In his posthumous anthology More Stories of the Old Duck Hunters, the legendary outdoor writer Gordon MacQuarrie tells the tale of a successful, late-season muskie foray on his favorite lake in northern Wisconsin circa 1940s. To his credit, on that particular day, MacQuarrie’s muskie anglers fished with a handmade wooden plug in the shape of a sucker. A“whittled gargoyle” is what he called it, and it fooled a fine, 25-pound November fish. The standard practice in his day, however, was to use a live or dead sucker rigged with a treble hook wire harness. And given a muskie’s love of suckers and other rough fish, it’s a lethal technique that’s accounted for many trophy muskies and more than a few dead ones. In fact, the ritual of muskie fishing with suckers remains an accepted practice on many muskie waters, though thankfully, modern anglers now use a “quick strike” rig to reduce muskie mortality.
Another constant from MacQuarrie’s day is the fact muskies, like many fish species, go on a feeding binge in the fall as they “lardin’ up” before winter. Why they do this is the subject of much speculation, but the truth is muskies continue to grow and feed aggressively in the late fall—often putting on several pounds of weight—right up until ice blankets the water. As noted by former Wisconsin Department of Natural Resources fisheries manager Scot Stewart, “Other than the enormous size of some of the fish, it’s hard to prove there is a fall bite, but it’s definitely there!”
Stewart suggests that more uniform, cool-water temperatures, combined with abundant forage in shallow water and reduced weed growth, create a perfect storm of opportunity for muskie fly fishers. It’s also why he helped establish an extended late season in southern Wisconsin so muskie anglers could take advantage of the late-season bite. Renowned muskie-fishing authority Larry Ramsell agrees with Stewart, but also thinks a few other factors may be at play.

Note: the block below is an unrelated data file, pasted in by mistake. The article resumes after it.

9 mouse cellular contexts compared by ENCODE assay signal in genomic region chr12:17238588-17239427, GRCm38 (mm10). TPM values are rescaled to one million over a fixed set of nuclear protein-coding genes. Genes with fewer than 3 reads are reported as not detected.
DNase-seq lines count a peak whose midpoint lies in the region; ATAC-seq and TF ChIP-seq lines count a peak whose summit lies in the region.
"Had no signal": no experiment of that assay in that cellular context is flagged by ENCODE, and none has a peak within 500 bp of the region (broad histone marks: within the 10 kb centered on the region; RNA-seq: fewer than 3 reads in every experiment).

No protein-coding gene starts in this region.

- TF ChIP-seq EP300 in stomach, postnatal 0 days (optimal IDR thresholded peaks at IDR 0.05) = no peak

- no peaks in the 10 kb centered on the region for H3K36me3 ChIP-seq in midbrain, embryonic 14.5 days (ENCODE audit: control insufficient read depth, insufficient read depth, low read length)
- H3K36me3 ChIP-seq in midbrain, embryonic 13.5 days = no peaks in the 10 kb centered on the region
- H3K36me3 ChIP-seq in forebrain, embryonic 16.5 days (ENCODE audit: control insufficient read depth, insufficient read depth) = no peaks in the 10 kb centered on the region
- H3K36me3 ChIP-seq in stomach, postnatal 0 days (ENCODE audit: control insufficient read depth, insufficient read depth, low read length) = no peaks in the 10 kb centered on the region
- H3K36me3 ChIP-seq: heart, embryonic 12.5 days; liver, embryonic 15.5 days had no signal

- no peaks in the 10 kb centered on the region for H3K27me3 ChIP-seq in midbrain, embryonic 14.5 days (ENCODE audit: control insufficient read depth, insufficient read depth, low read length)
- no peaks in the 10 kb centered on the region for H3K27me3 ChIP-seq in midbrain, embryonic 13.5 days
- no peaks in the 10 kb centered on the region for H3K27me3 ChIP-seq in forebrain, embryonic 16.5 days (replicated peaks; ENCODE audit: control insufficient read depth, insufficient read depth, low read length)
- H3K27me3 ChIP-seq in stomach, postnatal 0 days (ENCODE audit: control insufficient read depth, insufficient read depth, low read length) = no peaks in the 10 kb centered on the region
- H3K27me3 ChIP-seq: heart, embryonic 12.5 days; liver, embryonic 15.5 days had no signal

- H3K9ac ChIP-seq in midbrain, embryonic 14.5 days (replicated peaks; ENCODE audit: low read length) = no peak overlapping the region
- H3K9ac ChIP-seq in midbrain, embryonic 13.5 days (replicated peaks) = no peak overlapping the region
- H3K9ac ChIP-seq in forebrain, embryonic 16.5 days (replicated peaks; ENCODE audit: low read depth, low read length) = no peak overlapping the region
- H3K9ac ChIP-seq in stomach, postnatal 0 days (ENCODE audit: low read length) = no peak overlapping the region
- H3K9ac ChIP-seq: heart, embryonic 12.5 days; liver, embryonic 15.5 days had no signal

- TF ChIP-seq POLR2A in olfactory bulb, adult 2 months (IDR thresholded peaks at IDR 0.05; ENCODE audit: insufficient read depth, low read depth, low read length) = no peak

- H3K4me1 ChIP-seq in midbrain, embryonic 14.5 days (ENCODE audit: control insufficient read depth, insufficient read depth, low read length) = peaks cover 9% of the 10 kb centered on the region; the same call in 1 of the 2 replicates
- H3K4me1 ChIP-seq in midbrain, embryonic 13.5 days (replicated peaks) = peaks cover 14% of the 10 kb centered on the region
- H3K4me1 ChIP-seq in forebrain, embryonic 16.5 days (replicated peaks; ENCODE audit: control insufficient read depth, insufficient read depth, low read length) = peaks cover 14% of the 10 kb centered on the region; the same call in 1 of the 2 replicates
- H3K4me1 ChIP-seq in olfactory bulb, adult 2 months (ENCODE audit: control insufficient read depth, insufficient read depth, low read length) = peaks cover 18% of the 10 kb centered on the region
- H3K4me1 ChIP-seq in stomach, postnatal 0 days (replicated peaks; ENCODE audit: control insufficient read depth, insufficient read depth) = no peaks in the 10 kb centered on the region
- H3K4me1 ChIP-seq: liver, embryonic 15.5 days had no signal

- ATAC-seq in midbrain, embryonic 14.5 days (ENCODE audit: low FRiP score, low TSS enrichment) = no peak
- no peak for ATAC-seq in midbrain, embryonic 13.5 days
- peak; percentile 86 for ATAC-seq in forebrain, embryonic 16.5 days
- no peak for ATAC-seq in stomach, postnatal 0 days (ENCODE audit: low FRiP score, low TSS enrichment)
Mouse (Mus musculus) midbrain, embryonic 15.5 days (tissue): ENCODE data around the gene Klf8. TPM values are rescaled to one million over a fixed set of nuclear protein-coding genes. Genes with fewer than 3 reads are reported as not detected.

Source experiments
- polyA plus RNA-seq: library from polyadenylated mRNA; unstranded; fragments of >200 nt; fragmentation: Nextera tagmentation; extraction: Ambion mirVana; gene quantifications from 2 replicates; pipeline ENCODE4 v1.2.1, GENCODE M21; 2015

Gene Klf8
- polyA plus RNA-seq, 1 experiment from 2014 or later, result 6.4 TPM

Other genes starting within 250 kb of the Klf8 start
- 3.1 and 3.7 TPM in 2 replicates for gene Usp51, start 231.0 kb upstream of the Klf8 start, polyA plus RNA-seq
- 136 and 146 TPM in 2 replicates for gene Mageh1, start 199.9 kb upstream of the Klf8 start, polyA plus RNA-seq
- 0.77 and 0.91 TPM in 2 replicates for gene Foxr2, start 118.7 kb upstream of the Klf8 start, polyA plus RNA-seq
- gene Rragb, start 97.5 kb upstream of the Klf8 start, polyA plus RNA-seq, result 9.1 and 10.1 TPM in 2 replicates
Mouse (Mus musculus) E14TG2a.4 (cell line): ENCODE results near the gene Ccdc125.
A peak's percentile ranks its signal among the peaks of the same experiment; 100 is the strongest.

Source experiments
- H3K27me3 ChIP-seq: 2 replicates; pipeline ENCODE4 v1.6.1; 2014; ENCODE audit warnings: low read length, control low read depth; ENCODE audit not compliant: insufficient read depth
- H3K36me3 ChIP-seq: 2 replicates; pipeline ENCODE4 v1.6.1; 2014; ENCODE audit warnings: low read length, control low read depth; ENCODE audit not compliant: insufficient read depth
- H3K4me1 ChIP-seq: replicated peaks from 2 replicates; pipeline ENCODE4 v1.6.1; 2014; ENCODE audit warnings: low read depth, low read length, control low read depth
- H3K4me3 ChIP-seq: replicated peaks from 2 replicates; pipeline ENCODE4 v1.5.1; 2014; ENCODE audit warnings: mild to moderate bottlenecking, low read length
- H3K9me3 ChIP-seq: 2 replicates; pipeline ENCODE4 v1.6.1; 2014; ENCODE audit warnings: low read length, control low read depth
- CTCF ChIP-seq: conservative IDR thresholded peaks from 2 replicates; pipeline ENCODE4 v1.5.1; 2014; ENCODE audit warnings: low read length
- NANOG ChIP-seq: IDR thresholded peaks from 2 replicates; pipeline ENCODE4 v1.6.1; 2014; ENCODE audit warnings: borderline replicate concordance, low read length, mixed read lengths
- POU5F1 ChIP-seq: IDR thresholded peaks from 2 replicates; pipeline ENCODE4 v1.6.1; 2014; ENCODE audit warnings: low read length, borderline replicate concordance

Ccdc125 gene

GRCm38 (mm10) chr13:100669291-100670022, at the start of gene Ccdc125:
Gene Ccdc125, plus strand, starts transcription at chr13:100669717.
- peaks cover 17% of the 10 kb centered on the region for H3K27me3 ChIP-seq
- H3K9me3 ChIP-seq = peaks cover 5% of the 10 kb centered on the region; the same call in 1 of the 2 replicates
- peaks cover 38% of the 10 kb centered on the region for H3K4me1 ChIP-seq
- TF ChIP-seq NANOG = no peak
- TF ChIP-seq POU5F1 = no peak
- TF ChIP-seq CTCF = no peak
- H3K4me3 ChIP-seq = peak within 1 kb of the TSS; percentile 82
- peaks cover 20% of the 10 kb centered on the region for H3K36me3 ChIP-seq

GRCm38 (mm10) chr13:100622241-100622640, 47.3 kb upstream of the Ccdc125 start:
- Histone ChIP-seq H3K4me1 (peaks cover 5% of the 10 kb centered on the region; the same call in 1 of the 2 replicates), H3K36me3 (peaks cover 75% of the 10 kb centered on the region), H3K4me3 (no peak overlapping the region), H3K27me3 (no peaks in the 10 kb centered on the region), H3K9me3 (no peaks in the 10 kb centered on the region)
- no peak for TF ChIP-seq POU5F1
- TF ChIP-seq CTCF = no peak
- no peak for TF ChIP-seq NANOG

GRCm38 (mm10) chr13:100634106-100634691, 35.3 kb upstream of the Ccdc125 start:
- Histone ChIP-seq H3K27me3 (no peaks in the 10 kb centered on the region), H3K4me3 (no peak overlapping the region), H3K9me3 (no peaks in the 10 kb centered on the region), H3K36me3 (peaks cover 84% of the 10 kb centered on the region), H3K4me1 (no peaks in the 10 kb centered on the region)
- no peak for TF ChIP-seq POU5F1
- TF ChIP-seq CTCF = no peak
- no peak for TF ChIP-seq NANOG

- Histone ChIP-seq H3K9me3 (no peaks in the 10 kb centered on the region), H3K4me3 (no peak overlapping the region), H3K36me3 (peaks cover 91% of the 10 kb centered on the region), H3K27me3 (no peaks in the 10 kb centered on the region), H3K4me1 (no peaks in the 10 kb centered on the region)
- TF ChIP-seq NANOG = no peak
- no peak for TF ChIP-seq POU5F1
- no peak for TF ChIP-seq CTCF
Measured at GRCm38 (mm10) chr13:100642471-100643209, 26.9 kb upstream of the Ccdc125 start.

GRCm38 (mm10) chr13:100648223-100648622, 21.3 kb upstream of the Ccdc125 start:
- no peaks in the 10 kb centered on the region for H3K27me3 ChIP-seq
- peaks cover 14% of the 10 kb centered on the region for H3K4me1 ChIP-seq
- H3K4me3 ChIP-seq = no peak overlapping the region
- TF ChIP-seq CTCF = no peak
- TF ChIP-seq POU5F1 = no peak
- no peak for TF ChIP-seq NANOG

“There’s no doubt muskies feed more frequently in the summer because of warmer water temperatures and higher metabolism rates. But they also sense the need to gorge heavily in the fall to build up fat reserves and egg mass for the winter, and many of their favorite forage species, like ciscoes, spawn in the fall and are easy prey for the muskie and muskie hunter.”
Some anglers have also gone so far as to suggest a muskie’s fall feeding binge is akin to hyperphagia—the increased appetite of certain species, including humans, in the fall—to intensify caloric intake before winter’s arrival. Bears, for instance, increase food consumption in the fall prior to hibernation by as much as 20,000 calories per day! Although hard evidence for fish hyperphagia is scarce, it remains enticing “food for thought” as we ponder why muskies feed so heavily late in the year.